I opened my eyes to a red sky over the peaks of the Rocky Mountains.
It took a few moments to remember where I was – I wasn’t in Kelowna anymore.
Canmore is dwarfed by jutting rocks towering kilometres over the town, raised by tectonic forces millions of years ago.
With a splash of Baileys in our coffee, we packed the cars and headed to the trailhead. The Trailhead Cafe. Then, finally, the trailhead.
My alarm was set for 7:00 a.m., but I woke at 6:59.
It was the first day of ski season.
I had made the two and half hour drive to Revelstoke the night before, peering through the rain-soaked windshield into the dark, giving room to the barreling semis. Thoughts of speed-addled drivers, their hands gripping the wheel in a manic frenzy, danced through my head.
But against all odds, I made it to backcountry skiing’s Mecca, and was waking on a partly sunny Sunday morning.
I think I first started listening to Kings of Leon in 2008, when their album Only by the Night blew up and Sex on Fire was played on every single radio station 24 hours a day, seven days a week. That kind of treatment could ruin even the best of songs, but Sex on Fire is not the best of songs, and its repetitive, boring lyrics quickly lost all meaning around the 134th listen. But I still kind of liked the grimey, rock and roll stylings of the band, and I dug into them a bit deeper.
As I went further back into their discography I liked what I heard. 2007s Because of the Times carried gems like Knocked Up and earlier albums got even better. That griminess that first pulled me in was even more pronounced in albums like 2003’s Youth and Young Manhood and 2004’s Aha Shake Heartbreak. The guitars were wilder and dirtier and the lyrics were less and less intelligible, but more emotive and raw. For a debut album, Youth and Young Manhood is so good. Hell, for a fifth album it would have still been so good. Songs like Spiral Staircase and Holy Roller Novocaine are just fun, guitar driven, yell-along songs that plaster smiles on all who hear.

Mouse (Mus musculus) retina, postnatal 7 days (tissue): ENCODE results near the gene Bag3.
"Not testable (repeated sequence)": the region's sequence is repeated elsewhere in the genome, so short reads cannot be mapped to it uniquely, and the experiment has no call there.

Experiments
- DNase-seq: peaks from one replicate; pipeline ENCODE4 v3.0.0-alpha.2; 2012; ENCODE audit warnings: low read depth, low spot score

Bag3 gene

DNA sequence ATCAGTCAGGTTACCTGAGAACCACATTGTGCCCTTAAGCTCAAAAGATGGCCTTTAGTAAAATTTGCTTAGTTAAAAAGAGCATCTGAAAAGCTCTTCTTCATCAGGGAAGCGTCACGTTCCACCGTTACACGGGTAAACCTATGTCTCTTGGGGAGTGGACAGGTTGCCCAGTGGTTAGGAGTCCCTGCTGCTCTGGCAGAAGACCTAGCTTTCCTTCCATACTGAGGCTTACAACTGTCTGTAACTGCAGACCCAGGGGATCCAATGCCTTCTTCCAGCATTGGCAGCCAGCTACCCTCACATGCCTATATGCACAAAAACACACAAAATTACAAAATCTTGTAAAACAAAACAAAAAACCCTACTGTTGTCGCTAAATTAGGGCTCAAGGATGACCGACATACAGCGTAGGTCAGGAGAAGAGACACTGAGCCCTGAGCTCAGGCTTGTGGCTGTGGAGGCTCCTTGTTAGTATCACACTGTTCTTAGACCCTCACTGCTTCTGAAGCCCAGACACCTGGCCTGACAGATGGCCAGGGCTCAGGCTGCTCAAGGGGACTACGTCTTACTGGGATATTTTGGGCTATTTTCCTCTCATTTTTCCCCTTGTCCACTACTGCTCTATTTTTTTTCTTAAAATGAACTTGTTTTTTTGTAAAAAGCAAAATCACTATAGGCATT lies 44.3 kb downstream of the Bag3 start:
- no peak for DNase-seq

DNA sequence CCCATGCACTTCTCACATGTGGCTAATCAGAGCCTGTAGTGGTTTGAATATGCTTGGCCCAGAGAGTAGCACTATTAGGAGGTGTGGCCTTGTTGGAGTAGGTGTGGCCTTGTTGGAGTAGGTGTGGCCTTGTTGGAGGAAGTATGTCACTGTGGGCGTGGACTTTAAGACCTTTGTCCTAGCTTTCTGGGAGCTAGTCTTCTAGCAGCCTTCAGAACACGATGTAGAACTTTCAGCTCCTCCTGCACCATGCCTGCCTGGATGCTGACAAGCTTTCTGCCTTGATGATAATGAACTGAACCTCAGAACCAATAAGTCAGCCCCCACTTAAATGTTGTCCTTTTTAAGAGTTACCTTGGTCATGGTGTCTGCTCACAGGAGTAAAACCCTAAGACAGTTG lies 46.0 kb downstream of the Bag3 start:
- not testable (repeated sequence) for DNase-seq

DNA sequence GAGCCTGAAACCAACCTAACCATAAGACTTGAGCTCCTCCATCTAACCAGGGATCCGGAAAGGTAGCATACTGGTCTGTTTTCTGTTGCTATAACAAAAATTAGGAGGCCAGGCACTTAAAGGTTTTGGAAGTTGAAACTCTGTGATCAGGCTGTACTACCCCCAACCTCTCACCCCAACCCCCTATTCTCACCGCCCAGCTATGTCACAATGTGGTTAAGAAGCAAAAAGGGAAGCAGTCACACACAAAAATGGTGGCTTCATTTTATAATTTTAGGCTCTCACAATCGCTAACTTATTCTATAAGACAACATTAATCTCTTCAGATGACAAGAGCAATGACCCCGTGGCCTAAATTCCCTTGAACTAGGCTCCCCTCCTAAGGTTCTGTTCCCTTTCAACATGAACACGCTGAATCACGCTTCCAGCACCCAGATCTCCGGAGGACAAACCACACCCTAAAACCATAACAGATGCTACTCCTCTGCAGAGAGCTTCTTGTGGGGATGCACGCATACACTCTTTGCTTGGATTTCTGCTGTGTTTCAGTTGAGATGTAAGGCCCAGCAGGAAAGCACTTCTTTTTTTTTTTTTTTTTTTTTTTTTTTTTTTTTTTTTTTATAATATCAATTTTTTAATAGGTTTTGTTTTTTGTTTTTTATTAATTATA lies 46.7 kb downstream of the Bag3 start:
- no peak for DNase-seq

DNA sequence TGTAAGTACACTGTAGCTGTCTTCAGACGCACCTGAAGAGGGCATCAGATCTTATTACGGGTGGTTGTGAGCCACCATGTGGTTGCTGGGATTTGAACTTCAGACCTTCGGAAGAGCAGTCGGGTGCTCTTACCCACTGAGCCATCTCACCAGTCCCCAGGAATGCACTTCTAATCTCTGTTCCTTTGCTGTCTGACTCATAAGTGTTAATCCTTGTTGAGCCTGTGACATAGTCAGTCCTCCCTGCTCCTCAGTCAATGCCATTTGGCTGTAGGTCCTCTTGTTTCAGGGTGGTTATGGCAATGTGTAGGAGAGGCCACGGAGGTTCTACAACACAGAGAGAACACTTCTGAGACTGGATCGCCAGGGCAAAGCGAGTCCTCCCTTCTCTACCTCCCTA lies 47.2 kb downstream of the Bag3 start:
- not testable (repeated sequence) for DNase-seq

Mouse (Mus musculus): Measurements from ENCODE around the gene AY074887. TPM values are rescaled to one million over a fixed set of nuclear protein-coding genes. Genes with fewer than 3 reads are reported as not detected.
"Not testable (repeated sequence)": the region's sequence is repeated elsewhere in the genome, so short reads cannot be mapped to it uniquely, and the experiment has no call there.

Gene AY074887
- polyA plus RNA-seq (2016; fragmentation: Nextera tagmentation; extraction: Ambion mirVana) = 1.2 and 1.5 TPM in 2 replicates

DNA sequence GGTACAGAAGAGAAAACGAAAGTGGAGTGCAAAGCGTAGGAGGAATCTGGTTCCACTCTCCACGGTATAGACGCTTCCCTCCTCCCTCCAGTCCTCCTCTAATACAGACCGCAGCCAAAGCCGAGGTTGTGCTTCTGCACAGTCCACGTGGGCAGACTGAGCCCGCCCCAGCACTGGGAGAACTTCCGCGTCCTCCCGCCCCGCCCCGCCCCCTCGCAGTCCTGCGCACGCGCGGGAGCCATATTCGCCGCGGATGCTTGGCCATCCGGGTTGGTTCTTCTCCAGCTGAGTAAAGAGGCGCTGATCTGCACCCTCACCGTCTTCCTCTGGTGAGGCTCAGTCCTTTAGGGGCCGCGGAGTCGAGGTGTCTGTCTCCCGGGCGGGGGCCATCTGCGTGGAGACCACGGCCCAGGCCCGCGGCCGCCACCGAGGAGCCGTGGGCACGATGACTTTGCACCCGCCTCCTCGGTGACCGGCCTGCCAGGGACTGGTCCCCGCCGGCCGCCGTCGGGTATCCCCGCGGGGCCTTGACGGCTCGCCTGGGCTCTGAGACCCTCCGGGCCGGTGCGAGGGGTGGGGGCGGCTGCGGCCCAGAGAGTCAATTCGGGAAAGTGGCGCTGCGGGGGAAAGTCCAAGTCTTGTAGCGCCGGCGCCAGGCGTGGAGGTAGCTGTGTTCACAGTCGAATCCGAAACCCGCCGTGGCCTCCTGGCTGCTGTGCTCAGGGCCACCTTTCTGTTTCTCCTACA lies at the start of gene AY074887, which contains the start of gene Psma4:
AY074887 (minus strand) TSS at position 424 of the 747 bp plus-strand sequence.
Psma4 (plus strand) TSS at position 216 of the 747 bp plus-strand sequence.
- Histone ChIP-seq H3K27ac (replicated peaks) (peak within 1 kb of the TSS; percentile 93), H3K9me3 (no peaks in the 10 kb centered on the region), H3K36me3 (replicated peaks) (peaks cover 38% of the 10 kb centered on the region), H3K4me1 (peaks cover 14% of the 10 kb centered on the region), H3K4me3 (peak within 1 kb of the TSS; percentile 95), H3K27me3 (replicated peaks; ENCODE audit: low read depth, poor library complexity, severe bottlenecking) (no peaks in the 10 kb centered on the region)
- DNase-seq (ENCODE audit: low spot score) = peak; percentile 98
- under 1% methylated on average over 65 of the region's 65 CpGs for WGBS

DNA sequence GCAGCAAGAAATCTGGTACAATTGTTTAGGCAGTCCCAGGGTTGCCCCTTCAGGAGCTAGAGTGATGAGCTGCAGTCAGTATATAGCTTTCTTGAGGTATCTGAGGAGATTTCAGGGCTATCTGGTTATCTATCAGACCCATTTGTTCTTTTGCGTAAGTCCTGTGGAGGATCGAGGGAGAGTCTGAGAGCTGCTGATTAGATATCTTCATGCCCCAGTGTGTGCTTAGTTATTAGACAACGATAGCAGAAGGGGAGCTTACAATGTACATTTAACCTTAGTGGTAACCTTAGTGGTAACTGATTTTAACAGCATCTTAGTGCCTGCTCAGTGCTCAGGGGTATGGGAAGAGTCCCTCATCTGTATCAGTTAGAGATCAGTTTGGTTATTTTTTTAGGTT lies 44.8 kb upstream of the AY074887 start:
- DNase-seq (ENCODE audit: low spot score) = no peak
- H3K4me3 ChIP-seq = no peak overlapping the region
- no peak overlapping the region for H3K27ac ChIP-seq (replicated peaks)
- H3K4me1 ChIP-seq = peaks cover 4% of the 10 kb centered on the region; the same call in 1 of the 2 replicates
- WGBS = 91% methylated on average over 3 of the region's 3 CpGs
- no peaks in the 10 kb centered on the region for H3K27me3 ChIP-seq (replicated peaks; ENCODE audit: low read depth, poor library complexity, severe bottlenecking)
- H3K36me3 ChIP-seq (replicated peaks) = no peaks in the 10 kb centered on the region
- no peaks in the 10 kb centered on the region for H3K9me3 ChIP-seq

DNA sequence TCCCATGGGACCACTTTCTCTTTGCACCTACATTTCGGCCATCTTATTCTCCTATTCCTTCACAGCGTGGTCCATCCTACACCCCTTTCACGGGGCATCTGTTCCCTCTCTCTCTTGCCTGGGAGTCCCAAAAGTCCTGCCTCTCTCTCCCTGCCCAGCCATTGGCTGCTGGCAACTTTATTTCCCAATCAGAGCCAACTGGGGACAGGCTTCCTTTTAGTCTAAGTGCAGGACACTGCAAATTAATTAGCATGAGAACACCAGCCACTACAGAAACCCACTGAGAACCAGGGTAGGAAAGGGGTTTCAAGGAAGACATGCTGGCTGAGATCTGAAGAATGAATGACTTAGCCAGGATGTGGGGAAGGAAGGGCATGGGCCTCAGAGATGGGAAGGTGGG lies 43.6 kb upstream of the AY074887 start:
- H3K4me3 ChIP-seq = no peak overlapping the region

I first got into Griz right around the time Mad Liberation was released, and found myself immediately hooked on jazzy, funky, and generally dancey tunes. The album is really diverse, ranging from heavier, dub-steppy, bass-centred songs to lighter and more classic sounding stuff. Fall in Love Too Fast
falls into the latter category, sampling Chet Baker’s version of I Fall in Love Too Easily.
The soul of the original is preserved in Griz’s version, but its tempo is quicker and a super catchy beat pushes the song forward. The vocals still give the song a melancholic tone but you can’t keep your head from nodding along to that beat. Baker’s horn solos are still there, interspersed with some sexy guitar that keeps you interested.
Obviously remixes of classics aren’t everyone’s cup of tea, but I think this song pays homage to the original, while introducing it to an entirely new generation. And my head just won’t stop nodding along no matter how many times I listen.